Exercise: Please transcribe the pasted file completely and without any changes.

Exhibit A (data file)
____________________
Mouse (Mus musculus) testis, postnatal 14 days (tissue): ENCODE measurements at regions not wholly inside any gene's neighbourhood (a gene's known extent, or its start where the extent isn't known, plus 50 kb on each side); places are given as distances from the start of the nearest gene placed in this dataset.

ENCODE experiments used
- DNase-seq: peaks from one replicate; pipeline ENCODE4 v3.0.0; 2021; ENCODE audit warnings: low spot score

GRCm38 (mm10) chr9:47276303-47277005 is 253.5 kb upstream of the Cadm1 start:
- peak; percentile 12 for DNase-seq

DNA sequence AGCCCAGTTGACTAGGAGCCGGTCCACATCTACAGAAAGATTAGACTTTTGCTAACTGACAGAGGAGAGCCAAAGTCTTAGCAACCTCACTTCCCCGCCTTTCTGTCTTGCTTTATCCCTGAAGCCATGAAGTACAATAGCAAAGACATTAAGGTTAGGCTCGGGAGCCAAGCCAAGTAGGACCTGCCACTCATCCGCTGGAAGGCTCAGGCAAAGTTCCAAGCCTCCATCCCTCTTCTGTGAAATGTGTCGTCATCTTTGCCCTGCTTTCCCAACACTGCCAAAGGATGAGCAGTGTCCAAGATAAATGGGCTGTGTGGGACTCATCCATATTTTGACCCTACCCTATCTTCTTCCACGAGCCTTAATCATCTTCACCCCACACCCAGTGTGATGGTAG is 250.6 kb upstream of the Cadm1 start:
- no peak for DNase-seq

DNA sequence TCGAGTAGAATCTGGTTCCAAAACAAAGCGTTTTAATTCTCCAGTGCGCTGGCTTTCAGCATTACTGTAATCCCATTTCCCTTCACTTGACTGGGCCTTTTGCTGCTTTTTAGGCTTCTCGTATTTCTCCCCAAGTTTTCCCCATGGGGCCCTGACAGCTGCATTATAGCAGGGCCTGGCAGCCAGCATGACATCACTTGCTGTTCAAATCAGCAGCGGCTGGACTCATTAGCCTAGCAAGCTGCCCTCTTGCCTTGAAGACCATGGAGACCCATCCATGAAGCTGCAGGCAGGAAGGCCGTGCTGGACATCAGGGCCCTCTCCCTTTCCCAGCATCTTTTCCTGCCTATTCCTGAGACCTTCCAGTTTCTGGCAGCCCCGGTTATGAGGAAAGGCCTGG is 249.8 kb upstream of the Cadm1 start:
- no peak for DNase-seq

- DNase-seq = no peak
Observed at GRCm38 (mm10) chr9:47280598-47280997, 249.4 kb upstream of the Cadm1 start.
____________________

Mouse (Mus musculus) testis, postnatal 14 days (tissue): ENCODE measurements at regions not wholly inside any gene's neighbourhood (a gene's known extent, or its start where the extent isn't known, plus 50 kb on each side); places are given as distances from the start of the nearest gene placed in this dataset.

ENCODE experiments used
- DNase-seq: peaks from one replicate; pipeline ENCODE4 v3.0.0; 2021; ENCODE audit warnings: low spot score

GRCm38 (mm10) chr9:47276303-47277005 is 253.5 kb upstream of the Cadm1 start:
- peak; percentile 12 for DNase-seq

DNA sequence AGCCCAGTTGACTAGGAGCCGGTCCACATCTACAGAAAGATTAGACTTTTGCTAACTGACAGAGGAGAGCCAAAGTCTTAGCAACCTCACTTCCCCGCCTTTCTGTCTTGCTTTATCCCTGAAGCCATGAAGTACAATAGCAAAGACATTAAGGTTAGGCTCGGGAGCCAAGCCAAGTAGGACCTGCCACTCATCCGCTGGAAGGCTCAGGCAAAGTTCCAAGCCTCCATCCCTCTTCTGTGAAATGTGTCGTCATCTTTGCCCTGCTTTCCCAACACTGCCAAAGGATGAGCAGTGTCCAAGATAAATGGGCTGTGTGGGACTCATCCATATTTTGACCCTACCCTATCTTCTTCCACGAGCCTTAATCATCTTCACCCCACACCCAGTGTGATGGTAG is 250.6 kb upstream of the Cadm1 start:
- no peak for DNase-seq

DNA sequence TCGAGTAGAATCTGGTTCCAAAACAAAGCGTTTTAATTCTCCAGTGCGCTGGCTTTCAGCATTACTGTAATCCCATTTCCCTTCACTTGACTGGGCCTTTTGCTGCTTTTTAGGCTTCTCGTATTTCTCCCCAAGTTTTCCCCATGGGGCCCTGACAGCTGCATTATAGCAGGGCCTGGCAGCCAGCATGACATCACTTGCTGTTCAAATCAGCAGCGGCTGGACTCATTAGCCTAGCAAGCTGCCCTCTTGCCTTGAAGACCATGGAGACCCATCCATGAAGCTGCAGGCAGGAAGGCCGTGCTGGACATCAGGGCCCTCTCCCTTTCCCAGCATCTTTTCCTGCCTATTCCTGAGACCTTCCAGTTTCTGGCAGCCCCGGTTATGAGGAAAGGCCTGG is 249.8 kb upstream of the Cadm1 start:
- no peak for DNase-seq

- DNase-seq = no peak
Observed at GRCm38 (mm10) chr9:47280598-47280997, 249.4 kb upstream of the Cadm1 start.